Rep. Shaw to introduce stronger enforcement on metal theft


Since the beginning of the 2012 legislative session, I have been working with my colleagues on legislation to address the growing problem of metal theft in our state. Copper, aluminum, brass and bronze are in high demand among criminals because of rising prices, despite the enactment of a new law in Georgia in 2007.

The problem is especially severe in rural Georgia, where criminals are stealing air conditioners from churches and ripping wires off irrigation equipment on farms, according to the Georgia Farm Bureau. As an insurance agent, I can attest to the severity of the problem due to the number of loss claims that have been filed in our area.

I will be introducing a comprehensive proposal aimed at assisting law enforcement with dealing with these crimes, adding stiffer penalties on thieves and establishing additional regulations on the sale of scrap metal. Some of the highlights of the legislation include:
• Requiring secondary metal recyclers to include in their purchase transaction records a digital photograph that shows the metal property in a clear, undistorted manner.
• Requiring recyclers to provide their transaction records to their county sheriff, who will transmit the information to a statewide database.
• Prohibiting cash transactions in payment for the purchase of scrap metal, requiring payment by check or electronic funds transfer.
• Specifying that anyone who buys or sells stolen metal is liable to the victim of the crime for the full value of the metal and any necessary repairs, plus court costs and attorney’s fees.
• Providing for a permitting process for secondary metals recycling to be administered by the county sheriffs and creating a misdemeanor offense for purchasing scrap metals without a permit.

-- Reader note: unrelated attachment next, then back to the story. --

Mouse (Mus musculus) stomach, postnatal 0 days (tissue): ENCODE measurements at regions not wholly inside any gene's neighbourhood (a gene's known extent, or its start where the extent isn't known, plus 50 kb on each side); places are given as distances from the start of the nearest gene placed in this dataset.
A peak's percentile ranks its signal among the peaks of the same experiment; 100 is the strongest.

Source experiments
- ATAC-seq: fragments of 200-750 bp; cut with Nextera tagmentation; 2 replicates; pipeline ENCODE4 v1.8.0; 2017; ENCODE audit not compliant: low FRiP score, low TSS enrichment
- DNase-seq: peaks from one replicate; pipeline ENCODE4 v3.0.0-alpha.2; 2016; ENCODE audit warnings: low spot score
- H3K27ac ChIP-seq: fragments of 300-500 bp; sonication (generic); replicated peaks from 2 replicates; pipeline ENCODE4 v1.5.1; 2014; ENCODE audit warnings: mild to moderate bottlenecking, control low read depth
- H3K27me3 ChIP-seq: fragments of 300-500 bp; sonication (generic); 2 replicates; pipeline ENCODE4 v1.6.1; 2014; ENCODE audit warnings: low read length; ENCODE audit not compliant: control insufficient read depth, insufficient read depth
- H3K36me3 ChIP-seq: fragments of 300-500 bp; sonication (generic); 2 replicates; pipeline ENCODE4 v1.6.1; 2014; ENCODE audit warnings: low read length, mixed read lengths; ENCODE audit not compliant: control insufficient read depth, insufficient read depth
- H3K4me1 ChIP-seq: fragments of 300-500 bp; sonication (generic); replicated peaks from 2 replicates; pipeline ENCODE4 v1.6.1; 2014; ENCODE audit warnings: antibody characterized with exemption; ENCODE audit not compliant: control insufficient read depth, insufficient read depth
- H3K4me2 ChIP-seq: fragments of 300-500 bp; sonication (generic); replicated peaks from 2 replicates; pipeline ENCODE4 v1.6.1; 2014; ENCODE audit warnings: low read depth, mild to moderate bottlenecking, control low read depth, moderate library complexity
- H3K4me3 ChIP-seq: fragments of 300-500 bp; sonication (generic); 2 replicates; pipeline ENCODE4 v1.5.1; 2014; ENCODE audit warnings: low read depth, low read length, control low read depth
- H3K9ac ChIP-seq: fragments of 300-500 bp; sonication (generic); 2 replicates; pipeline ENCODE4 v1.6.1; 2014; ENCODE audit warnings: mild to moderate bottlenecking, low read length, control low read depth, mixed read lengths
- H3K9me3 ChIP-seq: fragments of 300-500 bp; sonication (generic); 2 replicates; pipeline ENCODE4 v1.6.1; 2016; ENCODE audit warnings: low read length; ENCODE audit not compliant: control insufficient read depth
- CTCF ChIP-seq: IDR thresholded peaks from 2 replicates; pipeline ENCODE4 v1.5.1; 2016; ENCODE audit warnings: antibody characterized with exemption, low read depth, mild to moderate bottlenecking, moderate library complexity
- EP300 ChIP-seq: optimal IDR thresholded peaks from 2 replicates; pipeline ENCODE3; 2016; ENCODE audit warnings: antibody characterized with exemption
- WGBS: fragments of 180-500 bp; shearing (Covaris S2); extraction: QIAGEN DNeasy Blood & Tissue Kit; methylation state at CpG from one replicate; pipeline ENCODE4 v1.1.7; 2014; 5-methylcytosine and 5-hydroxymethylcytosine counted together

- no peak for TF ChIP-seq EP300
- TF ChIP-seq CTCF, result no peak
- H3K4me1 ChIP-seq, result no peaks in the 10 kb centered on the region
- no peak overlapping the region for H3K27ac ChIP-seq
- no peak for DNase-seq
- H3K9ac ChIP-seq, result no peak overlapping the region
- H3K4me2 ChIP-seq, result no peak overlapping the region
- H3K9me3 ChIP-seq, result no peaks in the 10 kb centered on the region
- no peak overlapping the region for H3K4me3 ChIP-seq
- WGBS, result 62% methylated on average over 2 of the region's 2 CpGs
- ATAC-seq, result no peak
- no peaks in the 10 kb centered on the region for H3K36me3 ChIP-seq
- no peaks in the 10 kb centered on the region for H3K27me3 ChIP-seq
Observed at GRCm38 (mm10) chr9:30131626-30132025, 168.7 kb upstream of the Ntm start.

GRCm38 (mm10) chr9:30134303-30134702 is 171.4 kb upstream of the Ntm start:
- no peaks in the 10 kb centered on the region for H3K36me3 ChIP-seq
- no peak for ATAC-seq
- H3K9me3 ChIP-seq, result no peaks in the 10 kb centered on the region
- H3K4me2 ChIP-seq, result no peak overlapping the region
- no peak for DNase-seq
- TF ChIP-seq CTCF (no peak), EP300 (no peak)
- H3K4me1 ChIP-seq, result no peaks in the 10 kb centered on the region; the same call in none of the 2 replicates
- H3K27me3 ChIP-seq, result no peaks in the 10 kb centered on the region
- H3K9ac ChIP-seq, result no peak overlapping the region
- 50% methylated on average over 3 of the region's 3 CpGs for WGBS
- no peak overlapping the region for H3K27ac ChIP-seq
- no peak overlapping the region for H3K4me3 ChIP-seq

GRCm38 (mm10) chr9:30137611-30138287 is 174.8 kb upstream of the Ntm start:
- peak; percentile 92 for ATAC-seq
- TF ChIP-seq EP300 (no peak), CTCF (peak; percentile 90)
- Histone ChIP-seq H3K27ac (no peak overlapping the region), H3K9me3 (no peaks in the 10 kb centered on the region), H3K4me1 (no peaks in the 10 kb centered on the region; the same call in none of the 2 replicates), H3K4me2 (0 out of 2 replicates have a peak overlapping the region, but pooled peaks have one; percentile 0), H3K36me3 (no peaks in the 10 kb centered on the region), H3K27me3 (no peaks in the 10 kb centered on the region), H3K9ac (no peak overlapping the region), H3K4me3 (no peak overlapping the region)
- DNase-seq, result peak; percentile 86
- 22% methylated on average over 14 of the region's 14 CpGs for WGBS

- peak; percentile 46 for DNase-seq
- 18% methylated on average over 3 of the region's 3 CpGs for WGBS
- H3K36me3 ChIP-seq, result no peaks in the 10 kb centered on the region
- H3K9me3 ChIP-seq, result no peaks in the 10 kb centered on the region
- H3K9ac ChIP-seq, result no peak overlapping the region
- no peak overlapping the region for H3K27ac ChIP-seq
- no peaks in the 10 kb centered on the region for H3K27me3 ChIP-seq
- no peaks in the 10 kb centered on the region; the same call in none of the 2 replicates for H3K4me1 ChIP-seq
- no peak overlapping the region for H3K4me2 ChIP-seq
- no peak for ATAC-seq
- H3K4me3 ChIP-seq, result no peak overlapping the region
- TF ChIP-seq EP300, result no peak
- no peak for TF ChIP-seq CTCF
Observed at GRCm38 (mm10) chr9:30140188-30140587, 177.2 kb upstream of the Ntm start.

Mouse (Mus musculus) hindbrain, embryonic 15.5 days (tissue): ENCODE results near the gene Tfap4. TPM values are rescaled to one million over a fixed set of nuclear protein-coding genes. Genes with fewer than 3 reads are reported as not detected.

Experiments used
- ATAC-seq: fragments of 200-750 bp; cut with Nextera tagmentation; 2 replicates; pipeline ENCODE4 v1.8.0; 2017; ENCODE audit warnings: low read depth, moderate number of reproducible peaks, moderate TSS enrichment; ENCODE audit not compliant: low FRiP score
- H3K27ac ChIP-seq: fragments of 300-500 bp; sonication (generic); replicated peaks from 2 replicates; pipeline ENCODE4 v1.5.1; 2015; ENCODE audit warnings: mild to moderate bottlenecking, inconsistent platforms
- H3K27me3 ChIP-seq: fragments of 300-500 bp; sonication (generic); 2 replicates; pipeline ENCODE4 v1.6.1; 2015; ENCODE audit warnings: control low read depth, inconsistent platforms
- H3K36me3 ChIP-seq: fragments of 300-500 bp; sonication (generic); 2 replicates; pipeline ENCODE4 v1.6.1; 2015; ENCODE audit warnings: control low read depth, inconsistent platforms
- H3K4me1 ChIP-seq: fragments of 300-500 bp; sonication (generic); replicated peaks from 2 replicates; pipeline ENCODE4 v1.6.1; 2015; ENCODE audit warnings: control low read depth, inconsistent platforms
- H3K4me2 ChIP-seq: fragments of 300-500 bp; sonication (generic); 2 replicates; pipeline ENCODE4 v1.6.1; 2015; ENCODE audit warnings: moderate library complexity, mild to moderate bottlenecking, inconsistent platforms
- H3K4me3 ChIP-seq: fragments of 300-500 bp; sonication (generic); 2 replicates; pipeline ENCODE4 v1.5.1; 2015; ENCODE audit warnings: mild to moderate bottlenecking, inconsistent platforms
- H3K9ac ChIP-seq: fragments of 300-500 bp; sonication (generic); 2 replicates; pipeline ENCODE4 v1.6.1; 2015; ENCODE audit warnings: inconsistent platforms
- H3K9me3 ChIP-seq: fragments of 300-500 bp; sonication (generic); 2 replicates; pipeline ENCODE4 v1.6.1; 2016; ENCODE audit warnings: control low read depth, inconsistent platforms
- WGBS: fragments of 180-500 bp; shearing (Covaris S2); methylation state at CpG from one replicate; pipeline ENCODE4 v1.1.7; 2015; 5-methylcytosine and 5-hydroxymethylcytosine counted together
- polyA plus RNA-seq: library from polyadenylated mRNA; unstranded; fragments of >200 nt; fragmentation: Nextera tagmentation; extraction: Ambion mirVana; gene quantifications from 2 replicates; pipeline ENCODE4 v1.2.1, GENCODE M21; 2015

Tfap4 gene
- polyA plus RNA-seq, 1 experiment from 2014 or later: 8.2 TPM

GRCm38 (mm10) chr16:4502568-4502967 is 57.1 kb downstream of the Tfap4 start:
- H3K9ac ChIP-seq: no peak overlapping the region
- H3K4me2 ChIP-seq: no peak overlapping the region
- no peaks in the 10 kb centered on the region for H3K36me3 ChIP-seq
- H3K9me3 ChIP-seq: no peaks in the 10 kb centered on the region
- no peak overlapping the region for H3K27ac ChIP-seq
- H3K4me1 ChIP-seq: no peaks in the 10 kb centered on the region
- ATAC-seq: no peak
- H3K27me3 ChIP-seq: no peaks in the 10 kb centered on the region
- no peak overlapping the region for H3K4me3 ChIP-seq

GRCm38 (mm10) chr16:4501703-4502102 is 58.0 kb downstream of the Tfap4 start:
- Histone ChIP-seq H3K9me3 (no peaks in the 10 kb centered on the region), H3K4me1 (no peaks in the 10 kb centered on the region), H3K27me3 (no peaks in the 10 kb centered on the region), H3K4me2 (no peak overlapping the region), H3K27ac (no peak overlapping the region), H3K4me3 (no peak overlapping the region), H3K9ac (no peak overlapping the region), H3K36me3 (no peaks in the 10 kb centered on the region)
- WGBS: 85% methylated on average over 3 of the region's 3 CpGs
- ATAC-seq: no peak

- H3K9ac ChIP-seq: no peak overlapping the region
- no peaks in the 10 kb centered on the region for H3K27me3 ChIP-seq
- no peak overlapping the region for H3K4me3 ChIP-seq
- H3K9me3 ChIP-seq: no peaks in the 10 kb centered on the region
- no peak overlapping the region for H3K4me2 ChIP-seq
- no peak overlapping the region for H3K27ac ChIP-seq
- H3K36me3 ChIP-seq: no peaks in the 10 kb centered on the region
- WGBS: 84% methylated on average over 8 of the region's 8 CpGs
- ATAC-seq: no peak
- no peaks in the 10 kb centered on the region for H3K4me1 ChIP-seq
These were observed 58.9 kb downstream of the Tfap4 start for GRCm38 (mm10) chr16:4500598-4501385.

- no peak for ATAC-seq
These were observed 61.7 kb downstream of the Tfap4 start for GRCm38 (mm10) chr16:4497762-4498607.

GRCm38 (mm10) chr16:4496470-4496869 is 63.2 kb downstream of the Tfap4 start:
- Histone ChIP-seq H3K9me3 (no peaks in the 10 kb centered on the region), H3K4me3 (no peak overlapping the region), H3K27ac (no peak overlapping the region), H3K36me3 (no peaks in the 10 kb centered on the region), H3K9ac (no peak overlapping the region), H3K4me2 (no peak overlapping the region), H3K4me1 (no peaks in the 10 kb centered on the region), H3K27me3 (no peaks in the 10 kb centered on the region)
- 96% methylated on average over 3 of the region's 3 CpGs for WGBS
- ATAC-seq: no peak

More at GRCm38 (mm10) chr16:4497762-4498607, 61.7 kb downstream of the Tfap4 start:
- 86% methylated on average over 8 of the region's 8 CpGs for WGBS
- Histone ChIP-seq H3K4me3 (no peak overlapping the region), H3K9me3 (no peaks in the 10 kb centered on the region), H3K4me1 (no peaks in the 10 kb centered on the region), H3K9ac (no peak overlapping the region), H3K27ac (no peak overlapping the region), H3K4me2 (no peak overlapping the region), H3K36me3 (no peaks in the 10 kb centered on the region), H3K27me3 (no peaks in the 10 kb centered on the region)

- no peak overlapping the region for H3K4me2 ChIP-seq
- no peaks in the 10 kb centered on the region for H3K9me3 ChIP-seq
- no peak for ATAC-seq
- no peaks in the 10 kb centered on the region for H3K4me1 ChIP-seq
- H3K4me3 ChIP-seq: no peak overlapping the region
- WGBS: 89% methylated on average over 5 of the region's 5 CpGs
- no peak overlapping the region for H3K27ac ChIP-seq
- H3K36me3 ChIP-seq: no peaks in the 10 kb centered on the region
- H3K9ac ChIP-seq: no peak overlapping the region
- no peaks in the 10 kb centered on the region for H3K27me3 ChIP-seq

I will keep you updated on the progress of this legislation throughout the session.

Meanwhile, Speaker David Ralston has challenged House members to review and evaluate Georgia’s regulatory environment for small businesses as it relates to oppressive and burdensome government regulations and red tape. The Speaker has said this is a situation we cannot tolerate as our state recovers from the economic downturn and positions itself to be even more competitive in economic development.

As part of the Speaker’s “Red Tape Watch” initiative, the Special Committee on Small Business Development and Job Creation will be meeting periodically throughout the session to hear directly from small business owners. The intent is to gather information about state regulations that may be outdated and unnecessary and have them removed by legislation, in order to support an economic environment that fosters job creation and is conducive to the growth of strong small businesses.

The committee’s next meeting will be held Thursday, Feb. 2, at 1 p.m. in Room 406 of the Coverdell Legislative Office Building, across the street from the State Capitol. I encourage any small business owners who would like to participate in this process to attend this or a future meeting of the committee. Or, you can voice your concerns online at

On Jan. 25, Georgia Supreme Court Chief Justice Carol Hunstein delivered her State of the Judiciary address, which primarily focused on the recommendations of the Special Council on Criminal Justice Reform. The special council was a joint effort by Chief Justice Hunstein, Gov. Nathan Deal, Speaker Ralston and other leaders to develop a more cost-effective corrections system in Georgia.

According to the council’s report, non-violent drug and property offenders represent almost 60 percent of prison admissions. With each prisoner costing taxpayers $49 a day, it is no surprise that Georgia spends $1 billion a year on our corrections system. Instead of sending low-risk, non-violent, first offenders to an expensive prison, where they often learn to become hardened criminals, the council’s report recommends cost effective alternatives, like community treatment at a Day Reporting Center for $16 a day or probation supervision for $1.50 a day.

Chief Justice Hunstein also recommended expanding our state’s accountability courts. This includes creating new drug, mental health, and veterans’ courts throughout the state. Also, she suggested a new class of violations for less serious traffic offenses that do not require full court hearings. These changes would free up our courts, allowing judges to focus on other important criminal and civil cases.

As always, I am at your service. Please contact me with your views and concerns about any of the issues we will be addressing at the State Capitol during this upcoming session.

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